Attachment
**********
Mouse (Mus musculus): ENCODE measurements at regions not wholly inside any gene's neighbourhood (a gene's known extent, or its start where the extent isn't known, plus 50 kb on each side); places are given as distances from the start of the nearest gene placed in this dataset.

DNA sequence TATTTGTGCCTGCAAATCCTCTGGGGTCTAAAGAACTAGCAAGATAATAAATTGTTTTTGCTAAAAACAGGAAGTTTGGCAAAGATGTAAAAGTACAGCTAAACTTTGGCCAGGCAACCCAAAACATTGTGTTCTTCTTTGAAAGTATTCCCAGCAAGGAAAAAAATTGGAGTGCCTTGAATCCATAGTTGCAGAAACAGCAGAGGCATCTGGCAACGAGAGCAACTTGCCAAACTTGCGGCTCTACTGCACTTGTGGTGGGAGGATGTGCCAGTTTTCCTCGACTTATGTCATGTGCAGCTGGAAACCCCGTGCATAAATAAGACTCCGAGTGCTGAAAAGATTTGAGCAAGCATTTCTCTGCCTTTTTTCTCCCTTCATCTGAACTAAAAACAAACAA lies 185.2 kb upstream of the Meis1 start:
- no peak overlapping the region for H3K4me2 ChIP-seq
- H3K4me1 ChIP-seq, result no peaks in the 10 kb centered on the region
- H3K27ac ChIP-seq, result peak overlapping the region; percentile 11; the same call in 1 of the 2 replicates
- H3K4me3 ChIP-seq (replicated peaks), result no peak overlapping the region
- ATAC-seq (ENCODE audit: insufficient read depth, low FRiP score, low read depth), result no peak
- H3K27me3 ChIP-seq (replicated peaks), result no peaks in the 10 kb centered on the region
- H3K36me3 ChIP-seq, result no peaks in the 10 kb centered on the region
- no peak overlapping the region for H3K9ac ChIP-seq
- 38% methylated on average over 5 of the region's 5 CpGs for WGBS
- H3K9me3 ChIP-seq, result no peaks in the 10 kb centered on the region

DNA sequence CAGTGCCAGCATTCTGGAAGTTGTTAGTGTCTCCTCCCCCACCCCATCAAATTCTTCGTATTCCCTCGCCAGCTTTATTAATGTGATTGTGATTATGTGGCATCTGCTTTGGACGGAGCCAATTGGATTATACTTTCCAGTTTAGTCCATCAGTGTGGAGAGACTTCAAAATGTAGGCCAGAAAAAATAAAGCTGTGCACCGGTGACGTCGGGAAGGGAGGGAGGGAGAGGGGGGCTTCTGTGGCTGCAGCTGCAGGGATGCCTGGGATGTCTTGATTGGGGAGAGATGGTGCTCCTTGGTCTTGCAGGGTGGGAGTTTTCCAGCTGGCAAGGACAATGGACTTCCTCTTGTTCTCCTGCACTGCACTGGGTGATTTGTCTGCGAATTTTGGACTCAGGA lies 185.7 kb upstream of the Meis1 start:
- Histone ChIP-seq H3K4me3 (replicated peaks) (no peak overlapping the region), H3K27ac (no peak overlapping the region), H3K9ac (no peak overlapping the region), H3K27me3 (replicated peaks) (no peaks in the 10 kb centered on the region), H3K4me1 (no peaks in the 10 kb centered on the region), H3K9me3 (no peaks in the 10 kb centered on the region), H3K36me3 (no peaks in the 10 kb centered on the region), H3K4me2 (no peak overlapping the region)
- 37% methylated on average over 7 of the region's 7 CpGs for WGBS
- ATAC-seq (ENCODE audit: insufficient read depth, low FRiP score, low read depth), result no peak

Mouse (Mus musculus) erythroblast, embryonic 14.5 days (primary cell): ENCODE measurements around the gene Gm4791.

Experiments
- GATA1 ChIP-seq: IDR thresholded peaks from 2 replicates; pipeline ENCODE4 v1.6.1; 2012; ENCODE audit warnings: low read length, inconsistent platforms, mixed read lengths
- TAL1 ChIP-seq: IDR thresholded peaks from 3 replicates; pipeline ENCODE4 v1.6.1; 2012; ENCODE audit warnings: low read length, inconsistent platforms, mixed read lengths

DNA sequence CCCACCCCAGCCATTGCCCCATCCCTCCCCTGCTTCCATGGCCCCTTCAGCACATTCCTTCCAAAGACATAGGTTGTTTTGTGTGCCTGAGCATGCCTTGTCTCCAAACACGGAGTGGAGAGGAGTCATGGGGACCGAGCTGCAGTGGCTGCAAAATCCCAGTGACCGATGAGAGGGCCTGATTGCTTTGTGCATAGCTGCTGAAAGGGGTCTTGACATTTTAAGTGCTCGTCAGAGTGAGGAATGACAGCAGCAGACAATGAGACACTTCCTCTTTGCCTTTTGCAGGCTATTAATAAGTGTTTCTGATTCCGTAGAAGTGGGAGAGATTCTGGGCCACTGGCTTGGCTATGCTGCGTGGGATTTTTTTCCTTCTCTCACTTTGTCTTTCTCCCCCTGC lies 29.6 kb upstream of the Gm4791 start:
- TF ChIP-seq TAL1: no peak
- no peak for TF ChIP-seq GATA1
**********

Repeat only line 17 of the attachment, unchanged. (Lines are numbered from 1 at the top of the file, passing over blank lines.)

Mouse (Mus musculus) erythroblast, embryonic 14.5 days (primary cell): ENCODE measurements around the gene Gm4791.